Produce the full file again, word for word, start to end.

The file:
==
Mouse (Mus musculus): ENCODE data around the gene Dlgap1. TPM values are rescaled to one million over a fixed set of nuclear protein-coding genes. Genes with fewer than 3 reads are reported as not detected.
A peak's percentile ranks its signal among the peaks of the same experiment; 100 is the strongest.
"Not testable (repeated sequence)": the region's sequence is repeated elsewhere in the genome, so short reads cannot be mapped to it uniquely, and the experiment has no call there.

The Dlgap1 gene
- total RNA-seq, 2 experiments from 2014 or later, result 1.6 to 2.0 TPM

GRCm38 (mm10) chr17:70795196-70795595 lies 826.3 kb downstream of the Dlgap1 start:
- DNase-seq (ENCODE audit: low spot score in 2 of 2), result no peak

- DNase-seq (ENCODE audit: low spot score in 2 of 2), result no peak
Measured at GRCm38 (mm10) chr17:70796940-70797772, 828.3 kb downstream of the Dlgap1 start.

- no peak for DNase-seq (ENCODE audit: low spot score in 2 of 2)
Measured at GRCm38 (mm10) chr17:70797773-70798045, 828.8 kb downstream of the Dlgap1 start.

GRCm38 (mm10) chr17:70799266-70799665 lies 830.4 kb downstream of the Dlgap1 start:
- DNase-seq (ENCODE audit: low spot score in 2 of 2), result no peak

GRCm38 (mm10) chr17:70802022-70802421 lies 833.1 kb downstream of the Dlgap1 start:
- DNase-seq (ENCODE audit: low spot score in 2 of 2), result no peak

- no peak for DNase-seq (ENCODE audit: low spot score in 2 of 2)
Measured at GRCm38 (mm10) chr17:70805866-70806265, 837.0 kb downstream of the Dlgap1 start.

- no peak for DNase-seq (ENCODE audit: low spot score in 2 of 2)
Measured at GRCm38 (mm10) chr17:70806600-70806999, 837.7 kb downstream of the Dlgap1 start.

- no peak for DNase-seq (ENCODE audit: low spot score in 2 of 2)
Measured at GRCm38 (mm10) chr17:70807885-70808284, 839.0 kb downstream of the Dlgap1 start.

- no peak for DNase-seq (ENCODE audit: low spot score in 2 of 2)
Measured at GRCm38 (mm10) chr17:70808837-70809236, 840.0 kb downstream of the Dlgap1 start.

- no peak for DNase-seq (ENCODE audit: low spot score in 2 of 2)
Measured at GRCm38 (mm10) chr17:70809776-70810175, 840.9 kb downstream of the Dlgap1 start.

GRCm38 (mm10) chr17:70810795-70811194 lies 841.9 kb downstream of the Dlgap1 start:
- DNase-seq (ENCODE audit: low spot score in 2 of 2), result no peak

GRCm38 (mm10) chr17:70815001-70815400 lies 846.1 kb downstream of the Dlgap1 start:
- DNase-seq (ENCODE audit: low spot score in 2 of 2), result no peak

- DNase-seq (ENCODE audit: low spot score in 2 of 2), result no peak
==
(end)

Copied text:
Mouse (Mus musculus): ENCODE data around the gene Dlgap1. TPM values are rescaled to one million over a fixed set of nuclear protein-coding genes. Genes with fewer than 3 reads are reported as not detected.
A peak's percentile ranks its signal among the peaks of the same experiment; 100 is the strongest.
"Not testable (repeated sequence)": the region's sequence is repeated elsewhere in the genome, so short reads cannot be mapped to it uniquely, and the experiment has no call there.

The Dlgap1 gene
- total RNA-seq, 2 experiments from 2014 or later, result 1.6 to 2.0 TPM

GRCm38 (mm10) chr17:70795196-70795595 lies 826.3 kb downstream of the Dlgap1 start:
- DNase-seq (ENCODE audit: low spot score in 2 of 2), result no peak

- DNase-seq (ENCODE audit: low spot score in 2 of 2), result no peak
Measured at GRCm38 (mm10) chr17:70796940-70797772, 828.3 kb downstream of the Dlgap1 start.

- no peak for DNase-seq (ENCODE audit: low spot score in 2 of 2)
Measured at GRCm38 (mm10) chr17:70797773-70798045, 828.8 kb downstream of the Dlgap1 start.

GRCm38 (mm10) chr17:70799266-70799665 lies 830.4 kb downstream of the Dlgap1 start:
- DNase-seq (ENCODE audit: low spot score in 2 of 2), result no peak

GRCm38 (mm10) chr17:70802022-70802421 lies 833.1 kb downstream of the Dlgap1 start:
- DNase-seq (ENCODE audit: low spot score in 2 of 2), result no peak

- no peak for DNase-seq (ENCODE audit: low spot score in 2 of 2)
Measured at GRCm38 (mm10) chr17:70805866-70806265, 837.0 kb downstream of the Dlgap1 start.

- no peak for DNase-seq (ENCODE audit: low spot score in 2 of 2)
Measured at GRCm38 (mm10) chr17:70806600-70806999, 837.7 kb downstream of the Dlgap1 start.

- no peak for DNase-seq (ENCODE audit: low spot score in 2 of 2)
Measured at GRCm38 (mm10) chr17:70807885-70808284, 839.0 kb downstream of the Dlgap1 start.

- no peak for DNase-seq (ENCODE audit: low spot score in 2 of 2)
Measured at GRCm38 (mm10) chr17:70808837-70809236, 840.0 kb downstream of the Dlgap1 start.

- no peak for DNase-seq (ENCODE audit: low spot score in 2 of 2)
Measured at GRCm38 (mm10) chr17:70809776-70810175, 840.9 kb downstream of the Dlgap1 start.

GRCm38 (mm10) chr17:70810795-70811194 lies 841.9 kb downstream of the Dlgap1 start:
- DNase-seq (ENCODE audit: low spot score in 2 of 2), result no peak

GRCm38 (mm10) chr17:70815001-70815400 lies 846.1 kb downstream of the Dlgap1 start:
- DNase-seq (ENCODE audit: low spot score in 2 of 2), result no peak

- DNase-seq (ENCODE audit: low spot score in 2 of 2), result no peak